In the past, a higher fill power was not as necessary as it is now, so 1000 FP down was mixed in with down classified as 800 FP. Depending on where the down was sorted, the specific ratio could vary. For example, a sample of 800 FP down might actually be comprised of 80% 800 FP, 15% 900 FP, 5% 1000 FP.
In other words, the 1000 FP down currently on the market is extremely rare and valuable, representing the highest quality down extracted from already high quality down.
Large down clusters are necessary for a high FP. These can only be harvested from mature waterfowl, raised in an environment with bitterly cold winters and large temperature differences. It may be possible to extract down with an even higher FP in the future, but it would be necessary to create an environment to facilitate steady growth by improving feed and allowing the geese to reach full maturity.
For example, the Hutterites are a people who live in simple, agrarian colonies, predominantly in Western Canada. The down from the geese they raise is attracting attention for the large, warm down clusters that are collected after a longer rearing period than usual. In this way, we need to think about the whole way of raising birds, not just the down itself.
What is the difference between goose and duck?
Generally, lower quality than goose, but some varieties such as Eider Duck have better warmth retention than goose. The thickness of the barbs is on average 2 microns.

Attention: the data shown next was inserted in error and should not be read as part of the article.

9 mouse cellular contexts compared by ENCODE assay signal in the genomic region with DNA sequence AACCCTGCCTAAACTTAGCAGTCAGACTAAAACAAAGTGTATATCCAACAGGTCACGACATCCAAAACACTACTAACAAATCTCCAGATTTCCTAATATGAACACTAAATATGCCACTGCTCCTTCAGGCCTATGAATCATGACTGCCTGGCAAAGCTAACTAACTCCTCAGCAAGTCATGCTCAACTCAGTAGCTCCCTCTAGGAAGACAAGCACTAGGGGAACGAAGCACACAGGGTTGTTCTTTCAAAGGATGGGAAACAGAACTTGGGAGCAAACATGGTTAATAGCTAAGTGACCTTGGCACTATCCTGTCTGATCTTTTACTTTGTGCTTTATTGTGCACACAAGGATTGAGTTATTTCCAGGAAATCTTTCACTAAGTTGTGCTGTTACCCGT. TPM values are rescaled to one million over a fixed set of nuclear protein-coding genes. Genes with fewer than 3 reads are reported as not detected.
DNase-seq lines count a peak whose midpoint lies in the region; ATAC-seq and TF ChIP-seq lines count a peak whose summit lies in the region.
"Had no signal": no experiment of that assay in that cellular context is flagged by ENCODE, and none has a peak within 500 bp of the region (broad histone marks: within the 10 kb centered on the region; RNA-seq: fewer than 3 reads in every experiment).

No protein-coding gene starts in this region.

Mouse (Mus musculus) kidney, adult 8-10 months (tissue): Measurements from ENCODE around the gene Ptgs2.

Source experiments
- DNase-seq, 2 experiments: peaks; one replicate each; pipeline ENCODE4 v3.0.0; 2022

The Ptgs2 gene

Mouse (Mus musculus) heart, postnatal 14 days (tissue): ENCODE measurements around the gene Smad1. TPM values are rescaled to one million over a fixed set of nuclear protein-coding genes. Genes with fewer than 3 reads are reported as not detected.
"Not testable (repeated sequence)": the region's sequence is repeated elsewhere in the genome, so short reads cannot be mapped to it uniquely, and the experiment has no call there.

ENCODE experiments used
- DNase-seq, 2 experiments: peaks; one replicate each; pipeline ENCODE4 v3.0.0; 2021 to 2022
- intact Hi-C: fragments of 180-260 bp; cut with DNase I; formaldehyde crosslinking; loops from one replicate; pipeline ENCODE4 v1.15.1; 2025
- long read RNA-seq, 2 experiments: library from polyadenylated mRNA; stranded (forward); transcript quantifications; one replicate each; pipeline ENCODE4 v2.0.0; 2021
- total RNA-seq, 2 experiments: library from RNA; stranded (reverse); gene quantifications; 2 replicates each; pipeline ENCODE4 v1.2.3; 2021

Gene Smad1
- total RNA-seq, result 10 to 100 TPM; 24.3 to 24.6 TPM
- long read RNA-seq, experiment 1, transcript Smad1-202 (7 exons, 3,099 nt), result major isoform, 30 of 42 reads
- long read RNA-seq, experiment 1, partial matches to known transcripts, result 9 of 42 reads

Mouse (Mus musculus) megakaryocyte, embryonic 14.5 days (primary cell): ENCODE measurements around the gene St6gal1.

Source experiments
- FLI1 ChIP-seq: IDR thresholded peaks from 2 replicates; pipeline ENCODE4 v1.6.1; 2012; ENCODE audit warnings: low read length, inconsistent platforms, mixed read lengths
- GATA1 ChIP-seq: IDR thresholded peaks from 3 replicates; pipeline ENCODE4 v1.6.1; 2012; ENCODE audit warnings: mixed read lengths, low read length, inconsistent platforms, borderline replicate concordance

Adult geese are bigger than ducks, so they produce bigger down clusters. The thickness of barbs is as much as 4 microns on average, and they are stiffer.
Is it possible to make artificial down?
Down is very lightweight and has the advantage of high warmth retention. Its drawback is that if it gets wet, it loses volume and its ability to retain warmth decreases. To overcome this issue, products made from “water-repellent down” -- down with a water-repellent finish on it -- were announced by several companies several years ago. Montbell chose to stick with untreated down due to concerns regarding the long term durability of the water repellant and possible negative impacts on the down's long term ability to loft.
Synthetic insulation has been made for a long time, aiming for the same warmth retention as down. However, each high quality down cluster has countless barbs, and each barb has countless small barbules, giving it a huge surface area with which to trap warm air. It is impossible to recreate such fine fibers with our current technology. Natural materials such as wool and down are not products that humans have developed, but are an evolutionary adaptions to the environment. Because the structure of down is so unique, after you purchase your brand new down garment, you should take care of and properly maintain the down so you’re able to get the most use out of it.
Fumiaki Masaki was born in Osaka Prefecture, 1952. He is the Advising Director of the Board at Montbell. In 1972, he went on an expedition in Europe and climbed the north face of the Grandes Jorasses and was the first Japanese climber to climb the western face of the Aiguille de Dru. In 1975, long time climbing partner and current CEO of Montbell, Isamu Tatsuno asked Masaki to go into business with him and the two formed Montbell. Over the years Masaki would be involved in product research and development, production and sales. His area of expertise is materials, particularly fabric and fibers.
Helping choose the best down for you! Montbell Down Guide